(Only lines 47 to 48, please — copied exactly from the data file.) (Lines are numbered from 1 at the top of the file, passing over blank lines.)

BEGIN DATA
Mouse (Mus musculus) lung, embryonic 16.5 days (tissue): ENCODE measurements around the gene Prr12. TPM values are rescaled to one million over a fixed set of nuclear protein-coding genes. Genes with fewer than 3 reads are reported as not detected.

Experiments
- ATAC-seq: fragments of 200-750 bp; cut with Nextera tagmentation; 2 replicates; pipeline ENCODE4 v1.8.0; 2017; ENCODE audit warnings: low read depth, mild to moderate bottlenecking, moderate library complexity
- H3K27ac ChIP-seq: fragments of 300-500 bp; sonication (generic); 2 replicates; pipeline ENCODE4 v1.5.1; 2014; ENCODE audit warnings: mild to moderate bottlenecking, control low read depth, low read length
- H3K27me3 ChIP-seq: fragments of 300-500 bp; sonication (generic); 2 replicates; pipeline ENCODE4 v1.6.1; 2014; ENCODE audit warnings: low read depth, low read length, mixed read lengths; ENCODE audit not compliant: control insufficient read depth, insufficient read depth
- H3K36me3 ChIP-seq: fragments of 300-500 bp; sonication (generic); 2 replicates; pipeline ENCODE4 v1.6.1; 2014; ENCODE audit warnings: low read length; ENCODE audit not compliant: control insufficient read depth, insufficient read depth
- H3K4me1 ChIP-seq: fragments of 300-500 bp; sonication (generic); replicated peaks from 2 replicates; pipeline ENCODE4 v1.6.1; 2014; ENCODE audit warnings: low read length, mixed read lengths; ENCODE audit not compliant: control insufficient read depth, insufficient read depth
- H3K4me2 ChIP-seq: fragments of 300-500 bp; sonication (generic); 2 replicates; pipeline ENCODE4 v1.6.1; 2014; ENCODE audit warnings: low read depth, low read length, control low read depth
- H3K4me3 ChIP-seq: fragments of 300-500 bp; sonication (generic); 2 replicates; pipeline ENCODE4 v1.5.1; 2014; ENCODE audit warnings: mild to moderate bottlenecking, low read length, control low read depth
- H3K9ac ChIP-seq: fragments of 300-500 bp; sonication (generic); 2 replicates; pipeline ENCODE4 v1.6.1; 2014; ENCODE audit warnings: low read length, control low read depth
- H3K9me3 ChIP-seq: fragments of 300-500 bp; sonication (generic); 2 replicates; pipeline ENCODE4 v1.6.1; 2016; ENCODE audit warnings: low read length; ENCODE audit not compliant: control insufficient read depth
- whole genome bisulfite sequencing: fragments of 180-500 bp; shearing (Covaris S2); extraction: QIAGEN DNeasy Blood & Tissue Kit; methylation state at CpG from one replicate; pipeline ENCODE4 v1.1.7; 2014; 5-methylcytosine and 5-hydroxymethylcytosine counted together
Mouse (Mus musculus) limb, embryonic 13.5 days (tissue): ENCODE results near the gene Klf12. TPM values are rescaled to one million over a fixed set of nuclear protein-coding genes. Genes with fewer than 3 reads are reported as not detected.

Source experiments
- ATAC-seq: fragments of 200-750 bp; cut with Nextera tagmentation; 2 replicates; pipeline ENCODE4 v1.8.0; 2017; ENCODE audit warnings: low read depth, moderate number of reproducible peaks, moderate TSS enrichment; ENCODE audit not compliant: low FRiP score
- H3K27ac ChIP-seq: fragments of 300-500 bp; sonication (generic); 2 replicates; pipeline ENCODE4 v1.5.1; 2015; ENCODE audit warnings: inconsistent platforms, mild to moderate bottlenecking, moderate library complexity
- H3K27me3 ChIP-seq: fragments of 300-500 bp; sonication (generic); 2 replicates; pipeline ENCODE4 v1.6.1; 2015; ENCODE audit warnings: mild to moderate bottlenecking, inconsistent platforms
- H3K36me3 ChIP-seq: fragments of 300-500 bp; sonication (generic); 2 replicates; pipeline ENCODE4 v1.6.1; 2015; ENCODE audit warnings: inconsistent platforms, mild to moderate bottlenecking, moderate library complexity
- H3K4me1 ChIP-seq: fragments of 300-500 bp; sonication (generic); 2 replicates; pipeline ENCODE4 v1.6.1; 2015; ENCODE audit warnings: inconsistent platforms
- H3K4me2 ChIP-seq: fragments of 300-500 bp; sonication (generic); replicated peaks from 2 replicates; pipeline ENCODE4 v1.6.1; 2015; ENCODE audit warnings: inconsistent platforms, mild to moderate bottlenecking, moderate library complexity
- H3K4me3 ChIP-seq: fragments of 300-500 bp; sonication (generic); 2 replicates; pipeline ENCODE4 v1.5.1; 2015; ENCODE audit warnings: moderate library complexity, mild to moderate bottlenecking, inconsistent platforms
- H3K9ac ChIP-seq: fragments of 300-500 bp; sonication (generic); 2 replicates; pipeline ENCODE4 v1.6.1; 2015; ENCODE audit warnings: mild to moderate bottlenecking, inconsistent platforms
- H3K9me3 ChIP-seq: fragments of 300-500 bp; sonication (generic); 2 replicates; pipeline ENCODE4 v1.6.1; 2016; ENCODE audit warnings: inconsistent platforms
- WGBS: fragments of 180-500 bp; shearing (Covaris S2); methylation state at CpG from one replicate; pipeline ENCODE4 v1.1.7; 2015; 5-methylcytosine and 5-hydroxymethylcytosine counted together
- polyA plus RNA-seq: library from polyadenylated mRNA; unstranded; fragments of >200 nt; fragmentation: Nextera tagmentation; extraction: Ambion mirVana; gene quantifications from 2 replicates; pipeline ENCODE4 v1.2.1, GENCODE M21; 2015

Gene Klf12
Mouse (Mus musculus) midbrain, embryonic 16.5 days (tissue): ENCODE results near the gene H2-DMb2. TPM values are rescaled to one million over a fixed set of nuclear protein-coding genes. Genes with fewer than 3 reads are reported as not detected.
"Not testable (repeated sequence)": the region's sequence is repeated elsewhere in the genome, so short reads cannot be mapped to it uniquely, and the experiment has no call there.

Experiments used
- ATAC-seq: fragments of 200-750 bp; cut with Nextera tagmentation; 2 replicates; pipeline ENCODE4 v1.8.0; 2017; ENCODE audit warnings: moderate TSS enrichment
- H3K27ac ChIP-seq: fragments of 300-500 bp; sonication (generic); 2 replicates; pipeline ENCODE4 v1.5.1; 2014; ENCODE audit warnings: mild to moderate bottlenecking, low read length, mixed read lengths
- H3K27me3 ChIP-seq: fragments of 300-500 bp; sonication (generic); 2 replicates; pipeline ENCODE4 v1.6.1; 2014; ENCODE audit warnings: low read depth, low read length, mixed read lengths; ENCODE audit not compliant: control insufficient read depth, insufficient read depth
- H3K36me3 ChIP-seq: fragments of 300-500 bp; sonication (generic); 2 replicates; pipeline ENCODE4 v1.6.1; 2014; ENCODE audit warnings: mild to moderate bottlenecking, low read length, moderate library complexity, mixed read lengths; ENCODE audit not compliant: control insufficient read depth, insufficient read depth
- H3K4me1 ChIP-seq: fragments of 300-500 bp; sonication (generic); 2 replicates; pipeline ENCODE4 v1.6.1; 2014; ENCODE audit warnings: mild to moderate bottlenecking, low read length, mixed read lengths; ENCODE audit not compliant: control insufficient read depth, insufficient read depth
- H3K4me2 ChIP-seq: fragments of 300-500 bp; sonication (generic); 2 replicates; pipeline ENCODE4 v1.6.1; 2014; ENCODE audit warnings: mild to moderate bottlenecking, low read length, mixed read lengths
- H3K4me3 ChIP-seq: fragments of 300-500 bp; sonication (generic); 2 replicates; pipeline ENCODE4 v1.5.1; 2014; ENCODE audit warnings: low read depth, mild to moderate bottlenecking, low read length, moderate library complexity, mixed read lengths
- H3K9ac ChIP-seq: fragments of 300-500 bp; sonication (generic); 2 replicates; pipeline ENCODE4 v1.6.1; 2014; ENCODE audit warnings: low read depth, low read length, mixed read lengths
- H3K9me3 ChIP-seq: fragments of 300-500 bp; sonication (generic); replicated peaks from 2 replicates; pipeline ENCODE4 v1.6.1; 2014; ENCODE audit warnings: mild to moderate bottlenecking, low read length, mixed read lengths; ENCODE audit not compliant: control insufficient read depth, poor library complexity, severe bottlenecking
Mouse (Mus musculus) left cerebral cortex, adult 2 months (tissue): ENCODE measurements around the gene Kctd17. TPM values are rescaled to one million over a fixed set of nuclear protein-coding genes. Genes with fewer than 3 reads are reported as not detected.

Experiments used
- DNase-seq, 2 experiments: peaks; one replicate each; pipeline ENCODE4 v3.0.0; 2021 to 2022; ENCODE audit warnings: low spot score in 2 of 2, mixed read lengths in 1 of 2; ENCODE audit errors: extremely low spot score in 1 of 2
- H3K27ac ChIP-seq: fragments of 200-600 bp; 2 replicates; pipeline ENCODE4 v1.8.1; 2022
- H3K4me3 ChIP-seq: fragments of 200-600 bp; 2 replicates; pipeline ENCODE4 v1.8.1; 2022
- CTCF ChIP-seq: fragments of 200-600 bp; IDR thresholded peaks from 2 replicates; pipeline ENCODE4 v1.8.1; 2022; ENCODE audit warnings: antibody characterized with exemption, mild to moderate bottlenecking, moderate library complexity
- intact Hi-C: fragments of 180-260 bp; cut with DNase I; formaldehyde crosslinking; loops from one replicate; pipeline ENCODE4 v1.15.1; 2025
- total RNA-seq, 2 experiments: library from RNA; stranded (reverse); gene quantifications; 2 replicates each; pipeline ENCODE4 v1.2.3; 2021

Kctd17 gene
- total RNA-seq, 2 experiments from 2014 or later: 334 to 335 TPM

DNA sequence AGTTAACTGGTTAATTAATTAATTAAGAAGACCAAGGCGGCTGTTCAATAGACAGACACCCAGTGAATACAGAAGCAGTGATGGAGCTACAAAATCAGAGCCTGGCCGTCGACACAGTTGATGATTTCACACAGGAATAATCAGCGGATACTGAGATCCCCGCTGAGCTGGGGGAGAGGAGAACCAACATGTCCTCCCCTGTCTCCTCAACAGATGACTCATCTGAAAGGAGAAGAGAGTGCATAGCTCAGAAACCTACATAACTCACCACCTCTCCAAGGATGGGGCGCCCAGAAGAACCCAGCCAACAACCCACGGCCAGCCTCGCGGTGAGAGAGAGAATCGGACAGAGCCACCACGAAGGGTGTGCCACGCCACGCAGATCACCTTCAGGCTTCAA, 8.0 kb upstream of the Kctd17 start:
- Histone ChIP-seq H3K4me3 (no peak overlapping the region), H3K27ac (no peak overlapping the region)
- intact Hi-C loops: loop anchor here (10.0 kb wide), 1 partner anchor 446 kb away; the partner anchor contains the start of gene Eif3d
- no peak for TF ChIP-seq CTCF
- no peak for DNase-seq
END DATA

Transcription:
Kctd17 gene
- total RNA-seq, 2 experiments from 2014 or later: 334 to 335 TPM